Unlike the plaintiff in Morris, Officer Fields informed Captain Walker that she observed two BPD police officers looking at records involved in the investigation of Chief Deutsch's alleged tampering with prison records. Sergeant. Oladeinde's and Officer Fields's purpose was to bring possible wrongdoing to light. Simply because the plaintiffs sought permission from their supervisor before reporting the information to the district attorney does not remove their speech from the public's interest. Nor does the fact that the plaintiffs did not report Officer Fields's observations to the district attorney change the fact that the speech suppressed by Captain Walker was related to a matter of public concern. See Gonzalez v. Lee County Hous. Auth., 161 F.3d 1290, 1296 (11th Cir.1998) (rejecting argument that a plaintiff's speech was not related to a matter of public concern simply because the speech was made solely in the confines of the workplace) (citing Connick, 461 U.S. at 149, 103 S.Ct. 1684); Morgan v. Ford, 6 F.3d 750, 754 n. 5 (11th Cir.1993) (recognizing that, although it is a relevant factor, "a court cannot determine that an utterance is not a matter of public concern solely because the employee does not air the concerns to the public"); see also Dill v. City of Edmond, 155 F.3d 1193, 1202 (10th Cir.1998) ("[T]he fact that Plaintiff chose a private forum within the police department and the district attorney's office, rather than a public forum, does not remove the speech from First Amendment protection."). We are persuaded that the plaintiffs' speech in this case was related to a matter of public concern.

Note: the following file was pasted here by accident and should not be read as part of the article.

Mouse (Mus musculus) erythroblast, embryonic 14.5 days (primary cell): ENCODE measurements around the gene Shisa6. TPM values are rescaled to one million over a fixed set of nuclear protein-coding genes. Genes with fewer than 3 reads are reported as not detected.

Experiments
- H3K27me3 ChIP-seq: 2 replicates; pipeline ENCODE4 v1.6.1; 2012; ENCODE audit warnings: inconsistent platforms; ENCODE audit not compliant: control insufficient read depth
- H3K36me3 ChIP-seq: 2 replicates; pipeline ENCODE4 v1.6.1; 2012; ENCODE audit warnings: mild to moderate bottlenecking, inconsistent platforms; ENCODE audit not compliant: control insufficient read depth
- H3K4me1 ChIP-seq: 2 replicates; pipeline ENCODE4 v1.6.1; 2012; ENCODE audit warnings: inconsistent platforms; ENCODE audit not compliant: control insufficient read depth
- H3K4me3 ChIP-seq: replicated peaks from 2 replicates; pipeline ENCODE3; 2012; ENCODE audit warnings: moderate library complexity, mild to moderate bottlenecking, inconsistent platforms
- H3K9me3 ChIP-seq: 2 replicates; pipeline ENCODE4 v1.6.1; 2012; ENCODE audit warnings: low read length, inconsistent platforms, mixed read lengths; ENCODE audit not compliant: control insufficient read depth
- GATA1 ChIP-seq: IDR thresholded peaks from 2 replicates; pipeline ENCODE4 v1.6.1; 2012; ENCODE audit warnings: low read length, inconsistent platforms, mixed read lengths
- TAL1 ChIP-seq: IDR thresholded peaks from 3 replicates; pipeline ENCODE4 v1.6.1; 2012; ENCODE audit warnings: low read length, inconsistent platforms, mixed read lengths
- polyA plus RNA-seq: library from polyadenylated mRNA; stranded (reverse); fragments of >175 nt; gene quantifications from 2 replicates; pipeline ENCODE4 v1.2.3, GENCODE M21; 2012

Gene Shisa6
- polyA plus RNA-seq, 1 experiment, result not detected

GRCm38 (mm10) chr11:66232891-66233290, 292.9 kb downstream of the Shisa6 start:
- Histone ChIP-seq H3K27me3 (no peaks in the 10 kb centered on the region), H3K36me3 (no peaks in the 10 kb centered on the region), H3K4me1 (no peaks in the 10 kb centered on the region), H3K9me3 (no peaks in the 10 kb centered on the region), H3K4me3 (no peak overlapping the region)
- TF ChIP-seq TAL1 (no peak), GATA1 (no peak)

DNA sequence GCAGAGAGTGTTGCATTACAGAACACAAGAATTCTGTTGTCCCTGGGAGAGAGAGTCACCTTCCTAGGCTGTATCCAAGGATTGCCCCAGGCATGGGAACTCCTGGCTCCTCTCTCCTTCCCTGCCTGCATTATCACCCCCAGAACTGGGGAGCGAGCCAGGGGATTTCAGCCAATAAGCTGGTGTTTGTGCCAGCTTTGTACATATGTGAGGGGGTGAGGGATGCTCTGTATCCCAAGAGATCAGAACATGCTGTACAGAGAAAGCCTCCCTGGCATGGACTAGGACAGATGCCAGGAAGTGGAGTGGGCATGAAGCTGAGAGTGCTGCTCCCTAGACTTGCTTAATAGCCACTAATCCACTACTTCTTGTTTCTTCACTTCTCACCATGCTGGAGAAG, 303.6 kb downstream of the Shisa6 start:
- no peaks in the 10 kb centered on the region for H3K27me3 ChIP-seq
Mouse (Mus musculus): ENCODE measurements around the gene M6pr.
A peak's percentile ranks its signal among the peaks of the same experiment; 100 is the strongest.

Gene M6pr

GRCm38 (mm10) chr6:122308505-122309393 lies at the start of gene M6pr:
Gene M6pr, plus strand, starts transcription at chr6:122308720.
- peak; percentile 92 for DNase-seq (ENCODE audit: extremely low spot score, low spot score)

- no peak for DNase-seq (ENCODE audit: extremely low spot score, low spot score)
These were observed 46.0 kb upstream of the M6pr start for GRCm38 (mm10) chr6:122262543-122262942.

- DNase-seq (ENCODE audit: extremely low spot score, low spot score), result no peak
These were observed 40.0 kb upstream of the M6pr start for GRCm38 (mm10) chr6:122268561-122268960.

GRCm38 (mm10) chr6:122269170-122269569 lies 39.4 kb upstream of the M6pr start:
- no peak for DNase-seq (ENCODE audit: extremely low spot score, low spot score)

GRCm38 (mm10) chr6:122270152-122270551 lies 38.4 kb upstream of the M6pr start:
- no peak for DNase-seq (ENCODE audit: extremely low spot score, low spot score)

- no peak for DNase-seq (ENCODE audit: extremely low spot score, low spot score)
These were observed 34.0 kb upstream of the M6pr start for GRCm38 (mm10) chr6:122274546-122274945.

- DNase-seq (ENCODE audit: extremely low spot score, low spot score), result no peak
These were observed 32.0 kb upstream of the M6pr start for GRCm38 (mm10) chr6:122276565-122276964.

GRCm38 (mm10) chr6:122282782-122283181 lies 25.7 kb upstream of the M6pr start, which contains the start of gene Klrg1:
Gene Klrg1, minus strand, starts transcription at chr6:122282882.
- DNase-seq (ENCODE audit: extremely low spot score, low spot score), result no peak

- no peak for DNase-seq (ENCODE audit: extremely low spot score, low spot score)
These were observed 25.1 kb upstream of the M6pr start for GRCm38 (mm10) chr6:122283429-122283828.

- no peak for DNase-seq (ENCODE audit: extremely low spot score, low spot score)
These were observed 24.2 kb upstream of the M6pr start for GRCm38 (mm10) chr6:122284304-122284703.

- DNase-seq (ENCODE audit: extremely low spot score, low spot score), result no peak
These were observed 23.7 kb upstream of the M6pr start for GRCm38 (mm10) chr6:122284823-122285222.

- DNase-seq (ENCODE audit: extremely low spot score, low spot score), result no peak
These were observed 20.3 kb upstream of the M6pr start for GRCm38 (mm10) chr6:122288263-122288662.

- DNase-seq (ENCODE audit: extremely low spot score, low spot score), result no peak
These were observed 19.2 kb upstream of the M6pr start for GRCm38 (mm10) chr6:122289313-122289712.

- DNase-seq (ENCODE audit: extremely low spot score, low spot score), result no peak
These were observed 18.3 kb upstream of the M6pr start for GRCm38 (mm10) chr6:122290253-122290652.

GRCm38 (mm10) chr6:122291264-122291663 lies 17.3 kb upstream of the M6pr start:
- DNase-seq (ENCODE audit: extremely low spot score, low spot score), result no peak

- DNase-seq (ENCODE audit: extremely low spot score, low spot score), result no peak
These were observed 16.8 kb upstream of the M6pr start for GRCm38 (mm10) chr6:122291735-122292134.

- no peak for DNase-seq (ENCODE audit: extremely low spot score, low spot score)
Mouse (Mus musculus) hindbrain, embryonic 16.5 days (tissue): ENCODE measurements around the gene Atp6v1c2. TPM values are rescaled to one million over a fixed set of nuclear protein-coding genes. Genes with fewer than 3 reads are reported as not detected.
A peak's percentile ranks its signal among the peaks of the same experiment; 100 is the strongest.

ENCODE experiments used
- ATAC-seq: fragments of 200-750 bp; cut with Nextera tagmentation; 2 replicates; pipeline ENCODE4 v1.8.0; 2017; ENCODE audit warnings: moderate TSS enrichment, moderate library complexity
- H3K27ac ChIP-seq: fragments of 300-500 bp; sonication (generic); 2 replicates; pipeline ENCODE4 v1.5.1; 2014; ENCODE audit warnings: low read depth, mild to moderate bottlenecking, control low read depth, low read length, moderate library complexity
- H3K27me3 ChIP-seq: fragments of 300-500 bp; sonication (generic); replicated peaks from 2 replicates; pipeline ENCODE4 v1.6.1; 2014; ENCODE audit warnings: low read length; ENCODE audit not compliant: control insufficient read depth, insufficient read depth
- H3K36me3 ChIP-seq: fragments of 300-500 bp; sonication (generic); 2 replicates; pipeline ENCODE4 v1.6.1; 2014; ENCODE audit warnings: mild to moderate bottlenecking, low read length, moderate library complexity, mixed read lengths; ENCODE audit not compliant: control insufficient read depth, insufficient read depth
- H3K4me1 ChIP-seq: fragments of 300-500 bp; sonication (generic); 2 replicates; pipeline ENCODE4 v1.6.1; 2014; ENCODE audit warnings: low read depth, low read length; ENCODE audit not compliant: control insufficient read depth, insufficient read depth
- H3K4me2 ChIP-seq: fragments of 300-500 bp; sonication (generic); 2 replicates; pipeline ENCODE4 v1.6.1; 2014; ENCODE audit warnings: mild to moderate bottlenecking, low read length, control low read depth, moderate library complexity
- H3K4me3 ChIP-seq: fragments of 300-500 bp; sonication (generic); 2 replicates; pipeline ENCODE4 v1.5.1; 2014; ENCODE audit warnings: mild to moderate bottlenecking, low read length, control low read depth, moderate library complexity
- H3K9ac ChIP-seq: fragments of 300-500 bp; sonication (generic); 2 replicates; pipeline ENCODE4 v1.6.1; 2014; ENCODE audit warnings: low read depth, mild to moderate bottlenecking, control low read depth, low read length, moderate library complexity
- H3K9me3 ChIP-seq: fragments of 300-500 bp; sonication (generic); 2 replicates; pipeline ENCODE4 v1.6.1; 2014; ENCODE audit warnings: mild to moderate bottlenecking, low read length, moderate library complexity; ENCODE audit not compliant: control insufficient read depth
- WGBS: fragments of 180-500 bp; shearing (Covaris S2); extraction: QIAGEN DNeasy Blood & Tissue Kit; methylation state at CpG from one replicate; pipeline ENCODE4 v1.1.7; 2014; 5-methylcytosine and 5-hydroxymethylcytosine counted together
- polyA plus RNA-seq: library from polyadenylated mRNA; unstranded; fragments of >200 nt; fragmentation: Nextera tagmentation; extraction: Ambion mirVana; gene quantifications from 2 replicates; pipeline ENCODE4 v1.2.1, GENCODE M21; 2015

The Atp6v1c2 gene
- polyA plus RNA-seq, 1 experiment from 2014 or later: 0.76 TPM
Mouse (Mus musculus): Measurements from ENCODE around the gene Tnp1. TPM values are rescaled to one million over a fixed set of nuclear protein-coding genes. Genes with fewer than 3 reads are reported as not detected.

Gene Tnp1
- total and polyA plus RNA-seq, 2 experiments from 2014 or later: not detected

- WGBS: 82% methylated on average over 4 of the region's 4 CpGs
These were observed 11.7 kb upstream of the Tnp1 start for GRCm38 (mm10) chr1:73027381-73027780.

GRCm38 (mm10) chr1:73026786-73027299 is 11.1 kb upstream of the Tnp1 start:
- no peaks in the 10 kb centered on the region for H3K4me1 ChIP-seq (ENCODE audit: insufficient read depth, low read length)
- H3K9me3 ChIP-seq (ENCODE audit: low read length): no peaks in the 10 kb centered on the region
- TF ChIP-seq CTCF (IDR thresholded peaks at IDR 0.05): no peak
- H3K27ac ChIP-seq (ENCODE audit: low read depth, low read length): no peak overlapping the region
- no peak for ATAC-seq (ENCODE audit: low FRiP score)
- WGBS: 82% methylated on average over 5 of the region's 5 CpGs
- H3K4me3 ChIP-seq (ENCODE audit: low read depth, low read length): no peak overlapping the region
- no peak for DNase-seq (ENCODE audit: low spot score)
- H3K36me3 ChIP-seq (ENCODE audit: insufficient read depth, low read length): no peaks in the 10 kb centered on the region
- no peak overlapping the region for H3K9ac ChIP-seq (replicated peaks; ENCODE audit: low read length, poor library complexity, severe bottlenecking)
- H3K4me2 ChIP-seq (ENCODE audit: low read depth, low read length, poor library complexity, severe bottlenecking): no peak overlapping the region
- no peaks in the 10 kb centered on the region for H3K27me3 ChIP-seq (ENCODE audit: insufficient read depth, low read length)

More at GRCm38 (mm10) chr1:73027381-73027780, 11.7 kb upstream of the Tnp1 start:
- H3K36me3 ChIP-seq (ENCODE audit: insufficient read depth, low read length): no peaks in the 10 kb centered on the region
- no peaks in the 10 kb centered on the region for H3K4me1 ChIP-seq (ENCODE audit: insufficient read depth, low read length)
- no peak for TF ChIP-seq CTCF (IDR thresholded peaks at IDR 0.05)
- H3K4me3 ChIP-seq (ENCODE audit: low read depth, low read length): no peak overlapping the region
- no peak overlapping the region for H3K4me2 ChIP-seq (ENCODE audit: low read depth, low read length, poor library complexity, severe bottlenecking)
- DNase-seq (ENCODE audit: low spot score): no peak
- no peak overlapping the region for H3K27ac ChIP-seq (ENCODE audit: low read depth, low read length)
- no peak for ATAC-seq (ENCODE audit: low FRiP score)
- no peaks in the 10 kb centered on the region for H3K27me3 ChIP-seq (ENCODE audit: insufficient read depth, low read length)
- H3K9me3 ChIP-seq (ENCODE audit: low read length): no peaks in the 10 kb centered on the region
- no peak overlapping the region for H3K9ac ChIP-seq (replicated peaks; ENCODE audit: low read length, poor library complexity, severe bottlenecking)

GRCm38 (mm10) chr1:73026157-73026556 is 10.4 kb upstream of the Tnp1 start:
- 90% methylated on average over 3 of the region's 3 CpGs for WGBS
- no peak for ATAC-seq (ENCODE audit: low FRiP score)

2.Pickering Balancing Test
In order to establish that their speech was protected, a plaintiff must do more than assert that the speech relates to a matter of public concern. A plaintiff must also demonstrate that his or her interest in speaking out on the matter is not outweighed by the government's interest "in promoting the efficiency of the public services it performs through its employees." Maggio, 211 F.3d at 1351 (quoting Connick, 461 U.S. at 142, 103 S.Ct. 1684); see also Pickering, 391 U.S. at 568, 88 S.Ct. 1731 (establishing the balancing test). Several factors inform our analysis of the government's interest in the efficient provision of public services: "(1) whether the speech at issue impedes the government's ability to perform its duties efficiently, (2) the manner, time and place of the speech, and (3) the context within which the speech was made." Bryson, 888 F.2d at 1567.
In considering these factors in a 1983 action brought by police officers against their public employer, we are required to consider the fact that members of a law enforcement agency are part of a quasi-military organization. See Hansen v. Soldenwagner, 19 F.3d 573, 577 (11th Cir.1994) ("[T]he Pickering balance is also affected ... by the special concerns of quasi-military organizations such as police departments."). In a law enforcement agency, there is a heightened need for order, loyalty, morale and harmony, which affords a police department more latitude in responding to the speech of its officers than other government employers. See Rogers v. Miller, 57 F.3d 986, 991 (11th Cir.1995) (citing Hansen, 19 F.3d at 577); see also O'Donnell v. Barry, 148 F.3d 1126, 1135 (D.C.Cir.1998) ("[B]ecause of the special degree of trust and discipline required in a police force there may be a stronger governmental interest in regulating the speech of police officers than in regulating the speech of other governmental employees."); Dill, 155 F.3d at 1203 (recognizing that the government's interest is "particularly acute in the context of law enforcement, where there is a heightened interest ... in maintaining discipline and harmony among employees") (quoting Moore v. City of Wynnewood, 57 F.3d 924, 934 (10th Cir.1995)); Campbell v. Towse, 99 F.3d 820, 829-30 (7th Cir.1996) ("It surely cannot be doubted that individuals who work in the highest echelons of the command of a police department must be assured of the loyalty of their immediate subordinates, as these subordinates are entrusted with carrying out their orders, at times under the most trying conditions.").